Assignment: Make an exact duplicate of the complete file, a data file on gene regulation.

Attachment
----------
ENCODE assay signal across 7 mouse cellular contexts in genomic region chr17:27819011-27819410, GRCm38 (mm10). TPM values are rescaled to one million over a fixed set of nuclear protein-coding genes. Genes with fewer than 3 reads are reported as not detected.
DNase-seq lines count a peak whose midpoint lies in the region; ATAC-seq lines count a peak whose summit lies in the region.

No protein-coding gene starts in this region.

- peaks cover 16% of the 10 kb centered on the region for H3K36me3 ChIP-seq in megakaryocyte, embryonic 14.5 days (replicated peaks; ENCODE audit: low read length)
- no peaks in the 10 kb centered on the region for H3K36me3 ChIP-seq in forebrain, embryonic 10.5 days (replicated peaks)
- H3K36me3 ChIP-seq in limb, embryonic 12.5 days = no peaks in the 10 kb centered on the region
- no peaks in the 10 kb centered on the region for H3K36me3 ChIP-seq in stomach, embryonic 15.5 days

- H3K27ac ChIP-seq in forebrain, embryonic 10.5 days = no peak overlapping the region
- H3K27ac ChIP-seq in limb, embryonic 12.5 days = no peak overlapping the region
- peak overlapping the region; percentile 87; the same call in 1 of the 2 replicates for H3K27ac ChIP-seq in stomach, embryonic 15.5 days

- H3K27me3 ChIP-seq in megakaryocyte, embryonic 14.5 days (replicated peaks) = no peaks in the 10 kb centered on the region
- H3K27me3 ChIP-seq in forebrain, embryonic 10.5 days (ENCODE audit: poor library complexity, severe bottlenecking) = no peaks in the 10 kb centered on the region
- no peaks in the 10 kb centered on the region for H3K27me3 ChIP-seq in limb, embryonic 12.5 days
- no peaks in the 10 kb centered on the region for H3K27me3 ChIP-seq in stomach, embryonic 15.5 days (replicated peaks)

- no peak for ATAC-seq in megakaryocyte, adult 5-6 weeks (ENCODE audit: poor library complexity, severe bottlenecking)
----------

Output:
ENCODE assay signal across 7 mouse cellular contexts in genomic region chr17:27819011-27819410, GRCm38 (mm10). TPM values are rescaled to one million over a fixed set of nuclear protein-coding genes. Genes with fewer than 3 reads are reported as not detected.
DNase-seq lines count a peak whose midpoint lies in the region; ATAC-seq lines count a peak whose summit lies in the region.

No protein-coding gene starts in this region.

- peaks cover 16% of the 10 kb centered on the region for H3K36me3 ChIP-seq in megakaryocyte, embryonic 14.5 days (replicated peaks; ENCODE audit: low read length)
- no peaks in the 10 kb centered on the region for H3K36me3 ChIP-seq in forebrain, embryonic 10.5 days (replicated peaks)
- H3K36me3 ChIP-seq in limb, embryonic 12.5 days = no peaks in the 10 kb centered on the region
- no peaks in the 10 kb centered on the region for H3K36me3 ChIP-seq in stomach, embryonic 15.5 days

- H3K27ac ChIP-seq in forebrain, embryonic 10.5 days = no peak overlapping the region
- H3K27ac ChIP-seq in limb, embryonic 12.5 days = no peak overlapping the region
- peak overlapping the region; percentile 87; the same call in 1 of the 2 replicates for H3K27ac ChIP-seq in stomach, embryonic 15.5 days

- H3K27me3 ChIP-seq in megakaryocyte, embryonic 14.5 days (replicated peaks) = no peaks in the 10 kb centered on the region
- H3K27me3 ChIP-seq in forebrain, embryonic 10.5 days (ENCODE audit: poor library complexity, severe bottlenecking) = no peaks in the 10 kb centered on the region
- no peaks in the 10 kb centered on the region for H3K27me3 ChIP-seq in limb, embryonic 12.5 days
- no peaks in the 10 kb centered on the region for H3K27me3 ChIP-seq in stomach, embryonic 15.5 days (replicated peaks)

- no peak for ATAC-seq in megakaryocyte, adult 5-6 weeks (ENCODE audit: poor library complexity, severe bottlenecking)